Australians more easily stimulated than Americans

I have a new paper out today, looking at the impact of the Australian 2009 household payments on expenditure. It uses a poll question contained in the June ‘ANU Poll’. Here’s the abstract (click on the title for the full paper):

How Much Did the 2009 Fiscal Stimulus Boost Spending? Evidence from a Household Survey
Andrew Leigh
Using survey evidence, I estimate the impact of a $12 billion package of household payments delivered in Australia between March and May 2009. Forty percent of households who said that they received the payment reported having spent it. This is approximately twice the spending rate that has been recorded in surveys assessing the 2001 and 2008 tax rebates in the United States. Using an approach for converting spending rates into an aggregate marginal propensity to consume (MPC), this is consistent with an aggregate MPC of 0.41−0.42. Since this estimate is based only on first-quarter spending, it may be an underestimate of the longer-run impact of the package on consumer expenditure.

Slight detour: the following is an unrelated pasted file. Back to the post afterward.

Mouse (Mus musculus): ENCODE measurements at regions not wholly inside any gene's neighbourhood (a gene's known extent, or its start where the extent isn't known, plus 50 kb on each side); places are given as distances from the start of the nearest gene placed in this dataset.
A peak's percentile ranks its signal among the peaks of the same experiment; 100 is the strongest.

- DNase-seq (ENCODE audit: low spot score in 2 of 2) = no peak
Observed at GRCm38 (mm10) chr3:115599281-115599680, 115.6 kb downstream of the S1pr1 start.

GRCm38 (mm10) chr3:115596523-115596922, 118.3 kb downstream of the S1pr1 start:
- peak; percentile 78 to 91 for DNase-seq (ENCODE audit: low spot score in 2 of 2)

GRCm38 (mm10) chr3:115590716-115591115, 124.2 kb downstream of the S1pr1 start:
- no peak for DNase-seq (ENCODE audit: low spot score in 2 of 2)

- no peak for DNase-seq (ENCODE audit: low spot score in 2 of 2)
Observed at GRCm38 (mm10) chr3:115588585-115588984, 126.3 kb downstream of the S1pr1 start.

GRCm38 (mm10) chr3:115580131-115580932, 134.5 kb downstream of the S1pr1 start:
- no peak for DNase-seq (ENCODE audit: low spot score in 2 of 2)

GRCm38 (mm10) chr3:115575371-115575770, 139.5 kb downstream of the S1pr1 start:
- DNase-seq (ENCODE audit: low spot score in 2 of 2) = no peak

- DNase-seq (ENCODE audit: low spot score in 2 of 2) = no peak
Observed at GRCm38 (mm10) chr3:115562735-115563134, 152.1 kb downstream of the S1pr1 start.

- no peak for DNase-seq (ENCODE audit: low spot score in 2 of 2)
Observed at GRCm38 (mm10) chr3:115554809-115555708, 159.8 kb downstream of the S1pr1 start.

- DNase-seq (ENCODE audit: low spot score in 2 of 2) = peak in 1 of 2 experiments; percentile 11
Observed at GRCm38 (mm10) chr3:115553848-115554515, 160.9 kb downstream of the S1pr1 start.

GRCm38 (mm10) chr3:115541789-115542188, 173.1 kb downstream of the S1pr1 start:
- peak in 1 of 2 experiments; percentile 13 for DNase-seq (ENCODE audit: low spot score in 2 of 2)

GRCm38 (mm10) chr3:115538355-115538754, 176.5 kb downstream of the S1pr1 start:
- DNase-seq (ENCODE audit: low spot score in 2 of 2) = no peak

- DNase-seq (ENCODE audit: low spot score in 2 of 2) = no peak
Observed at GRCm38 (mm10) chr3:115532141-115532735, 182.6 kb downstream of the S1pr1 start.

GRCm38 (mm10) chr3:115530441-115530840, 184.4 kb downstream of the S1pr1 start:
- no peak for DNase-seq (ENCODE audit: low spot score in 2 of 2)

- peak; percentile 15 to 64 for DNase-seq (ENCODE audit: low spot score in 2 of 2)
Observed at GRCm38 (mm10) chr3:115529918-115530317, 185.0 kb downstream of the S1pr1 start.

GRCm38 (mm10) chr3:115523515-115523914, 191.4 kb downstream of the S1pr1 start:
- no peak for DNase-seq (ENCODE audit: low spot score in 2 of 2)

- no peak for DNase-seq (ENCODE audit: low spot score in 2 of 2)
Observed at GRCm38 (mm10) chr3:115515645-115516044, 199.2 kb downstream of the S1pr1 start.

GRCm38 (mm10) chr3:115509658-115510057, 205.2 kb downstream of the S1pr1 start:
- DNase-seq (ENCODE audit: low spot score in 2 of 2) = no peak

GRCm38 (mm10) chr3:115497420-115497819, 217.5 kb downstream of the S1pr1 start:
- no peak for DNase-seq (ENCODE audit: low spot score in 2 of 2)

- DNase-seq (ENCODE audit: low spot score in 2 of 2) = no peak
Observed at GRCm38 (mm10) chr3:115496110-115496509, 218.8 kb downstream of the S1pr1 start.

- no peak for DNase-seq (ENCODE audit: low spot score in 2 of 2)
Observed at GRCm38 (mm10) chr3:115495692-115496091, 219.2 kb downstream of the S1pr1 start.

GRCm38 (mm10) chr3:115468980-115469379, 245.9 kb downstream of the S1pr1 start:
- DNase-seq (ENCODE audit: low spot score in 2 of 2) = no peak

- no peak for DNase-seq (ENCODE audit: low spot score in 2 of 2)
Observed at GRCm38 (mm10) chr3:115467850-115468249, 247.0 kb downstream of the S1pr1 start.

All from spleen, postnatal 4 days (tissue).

Surveys aren’t the ideal way of estimating expenditure, but in my view they’re superior to looking for sudden movements in quarterly macro figures, which has been much of the debate so far.

2 thoughts on “Australians more easily stimulated than Americans”

  1. Don’t forget that the stimulus payments came at the same time as interest rate cuts. Australians are more likely to have floating-rate mortgages than Americans, so that would have boosted our spending power as well.


    I suspect the rate of spending it may be even higher than that.  Some people aren’t especially deliberate about finanacial decisions and will spend if their account has money, other people don’t want to admit that they spent it even when they probably should have saved it.
    My wife used it as justification for any number of spending decisions (only 4 at last count).


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